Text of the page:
08.12.2019 0

Trade in goods deficit with China down 10 percent first half of 2019, or $18.8 billion

By Robert Romano

The U.S. trade in goods deficit with China is down 10 percent in the first six months of 2019, or $18.8 billion, compared to 2018, according to the latest data from the U.S. Census Bureau.

And that’s with the 10 percent tariffs President Donald Trump slapped on $200 billion of goods and 25 percent on $50 billion that was in place until May. Then, Trump raised the tariff to 25 percent for the $200 billion and in July he added another 10 percent tariff on the remaining $300 billion of goods, bringing it to a total of almost $550 billion of goods that are now taxed.

In June, the first month of the increased tariff, imports from China actually dropped 0.7 percent, which is significant. In all of the data going back to 1985, imports from China have never dropped in the month of June, so there’s a definite impact taking place.

Overall imports from China for the year are already down $30 billion this year. At the current pace, exports to the U.S. could drop by $66.5 billion, or 12 percent this year. That amounts to a half a percentage point of China’s $13.6 trillion Gross Domestic Product, but the feedback loops are likely being felt on the production side of China’s economy as well.

That is undoubtedly great news for the Trump administration after 2018 had the largest trade in goods deficit with China in history at $415.9 billion, which led this author to speculate that perhaps the tariffs were not great enough to make a dent.

At the current pace, the trade in goods deficit in 2019 might come in at $375 billion or so, but that is with the first tranche of tariffs. We still have not measured the impact of the most recent tariffs, which could have an even greater impact that remains to be seen. Time will tell.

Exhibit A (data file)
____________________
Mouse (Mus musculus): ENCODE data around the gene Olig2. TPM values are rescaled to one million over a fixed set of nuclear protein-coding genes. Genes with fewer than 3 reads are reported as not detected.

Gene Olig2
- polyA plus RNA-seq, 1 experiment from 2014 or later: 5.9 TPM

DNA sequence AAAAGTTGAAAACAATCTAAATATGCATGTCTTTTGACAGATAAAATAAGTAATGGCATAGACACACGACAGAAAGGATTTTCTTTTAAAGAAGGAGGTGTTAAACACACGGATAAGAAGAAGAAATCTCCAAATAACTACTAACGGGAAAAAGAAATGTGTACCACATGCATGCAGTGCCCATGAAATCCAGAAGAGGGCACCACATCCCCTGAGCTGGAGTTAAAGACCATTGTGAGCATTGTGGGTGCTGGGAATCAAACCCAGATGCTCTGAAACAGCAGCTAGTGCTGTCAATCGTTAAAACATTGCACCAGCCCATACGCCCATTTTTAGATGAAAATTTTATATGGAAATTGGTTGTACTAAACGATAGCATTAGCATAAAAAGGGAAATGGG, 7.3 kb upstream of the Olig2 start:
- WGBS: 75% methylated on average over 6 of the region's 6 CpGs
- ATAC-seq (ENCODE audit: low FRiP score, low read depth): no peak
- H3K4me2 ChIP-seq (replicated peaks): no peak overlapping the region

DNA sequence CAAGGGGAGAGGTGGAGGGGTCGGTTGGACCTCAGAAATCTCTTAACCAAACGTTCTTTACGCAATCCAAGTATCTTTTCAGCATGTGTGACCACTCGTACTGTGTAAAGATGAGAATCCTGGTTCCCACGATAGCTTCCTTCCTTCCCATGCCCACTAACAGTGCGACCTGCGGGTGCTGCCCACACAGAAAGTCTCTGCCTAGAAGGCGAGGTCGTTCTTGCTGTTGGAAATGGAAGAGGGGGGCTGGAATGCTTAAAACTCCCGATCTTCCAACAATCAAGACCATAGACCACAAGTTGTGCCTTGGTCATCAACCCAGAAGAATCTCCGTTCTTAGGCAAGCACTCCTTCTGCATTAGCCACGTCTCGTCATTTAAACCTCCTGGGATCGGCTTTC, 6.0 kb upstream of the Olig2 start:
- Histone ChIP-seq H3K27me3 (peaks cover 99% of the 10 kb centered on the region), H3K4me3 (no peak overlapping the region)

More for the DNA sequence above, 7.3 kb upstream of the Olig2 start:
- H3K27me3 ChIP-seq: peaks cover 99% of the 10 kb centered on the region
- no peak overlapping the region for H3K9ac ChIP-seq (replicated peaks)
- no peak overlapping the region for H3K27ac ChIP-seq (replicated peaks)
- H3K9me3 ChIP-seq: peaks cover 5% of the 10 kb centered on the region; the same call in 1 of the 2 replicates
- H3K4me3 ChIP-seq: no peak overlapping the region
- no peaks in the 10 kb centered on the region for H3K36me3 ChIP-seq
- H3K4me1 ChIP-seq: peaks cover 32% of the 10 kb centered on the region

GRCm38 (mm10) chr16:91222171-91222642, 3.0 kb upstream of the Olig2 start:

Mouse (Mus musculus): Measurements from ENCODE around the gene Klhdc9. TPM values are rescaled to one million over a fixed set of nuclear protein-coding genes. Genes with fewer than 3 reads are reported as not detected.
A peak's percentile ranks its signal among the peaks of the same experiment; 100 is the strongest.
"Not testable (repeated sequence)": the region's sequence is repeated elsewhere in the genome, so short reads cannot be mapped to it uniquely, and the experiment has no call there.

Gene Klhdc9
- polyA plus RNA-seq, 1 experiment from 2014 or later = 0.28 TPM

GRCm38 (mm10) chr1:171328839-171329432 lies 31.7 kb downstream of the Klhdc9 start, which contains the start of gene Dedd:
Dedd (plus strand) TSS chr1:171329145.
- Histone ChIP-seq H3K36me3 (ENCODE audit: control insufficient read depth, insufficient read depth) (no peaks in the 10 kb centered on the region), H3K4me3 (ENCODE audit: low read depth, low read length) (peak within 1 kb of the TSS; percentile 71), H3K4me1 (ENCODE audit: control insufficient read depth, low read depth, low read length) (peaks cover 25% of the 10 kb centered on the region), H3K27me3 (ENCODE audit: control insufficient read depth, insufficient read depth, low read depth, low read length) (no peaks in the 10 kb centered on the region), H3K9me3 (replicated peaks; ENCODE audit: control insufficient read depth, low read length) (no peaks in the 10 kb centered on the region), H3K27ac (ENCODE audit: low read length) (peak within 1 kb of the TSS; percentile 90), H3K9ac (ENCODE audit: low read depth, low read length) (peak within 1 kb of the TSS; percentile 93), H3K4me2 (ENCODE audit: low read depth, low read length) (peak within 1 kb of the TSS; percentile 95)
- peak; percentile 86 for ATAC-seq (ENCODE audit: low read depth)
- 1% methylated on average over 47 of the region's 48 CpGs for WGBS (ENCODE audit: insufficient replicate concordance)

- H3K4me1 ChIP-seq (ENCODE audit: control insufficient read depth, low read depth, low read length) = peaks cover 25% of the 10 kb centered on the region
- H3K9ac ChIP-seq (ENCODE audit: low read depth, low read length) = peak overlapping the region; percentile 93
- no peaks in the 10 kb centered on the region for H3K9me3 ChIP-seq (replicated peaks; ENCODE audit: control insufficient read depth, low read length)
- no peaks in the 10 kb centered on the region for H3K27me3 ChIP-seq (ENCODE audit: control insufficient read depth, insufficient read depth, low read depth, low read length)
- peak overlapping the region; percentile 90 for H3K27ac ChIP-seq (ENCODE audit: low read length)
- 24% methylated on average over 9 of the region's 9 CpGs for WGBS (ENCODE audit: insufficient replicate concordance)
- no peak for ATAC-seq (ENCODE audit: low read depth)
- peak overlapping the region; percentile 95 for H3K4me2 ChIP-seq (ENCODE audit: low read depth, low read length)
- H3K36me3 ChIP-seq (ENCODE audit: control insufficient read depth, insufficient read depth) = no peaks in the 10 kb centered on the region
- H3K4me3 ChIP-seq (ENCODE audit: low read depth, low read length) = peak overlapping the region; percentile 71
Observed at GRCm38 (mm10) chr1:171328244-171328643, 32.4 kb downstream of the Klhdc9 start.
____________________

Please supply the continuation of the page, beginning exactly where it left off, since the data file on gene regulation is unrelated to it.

Taken together, this could be dealing a significant blow to the Chinese economy, which is dependent on exports to fuel growth. It is definitely slowing the economy down in China, which posted its slowest growth rate in close to 30 years in the second quarter of 2019.

Speaking to CNBC on Aug. 6, National Economic Council director Larry Kudlow cited the tariffs as the direct cause for the slowdown, saying, “the economic burden of these tariffs is falling almost 100 percent on China. So their economy, which has been deteriorating, you can look at any long chart of Chinese investment, retail sales and so forth, and you see a steady downdraft. Their GDP, which is probably inflated by several points, is coming in lower and lower. In other words, my point is with respect to our disagreements and with respect to the president’s tough negotiating with tariffs, I think China is getting hurt significantly much more than we are, as I said before.”

Kudlow added, “It’s just not the powerhouse it was 20 years ago, everybody knows that, and as I said before, supply chains are moving out, the demand for their goods is moving to other places, [and] a lot of people are coming back home.”

One potential headwind could the currency wars currently being waged, particularly with China’s new devaluation. The People’s Bank of China has attempted to compensate for the tariffs by devaluing the yuan against the dollar close to 5 percent since May, which earned it a currency manipulator designation from the U.S. Treasury for the first time since 1994. Time will tell if it is enough to offset the tariffs being imposed.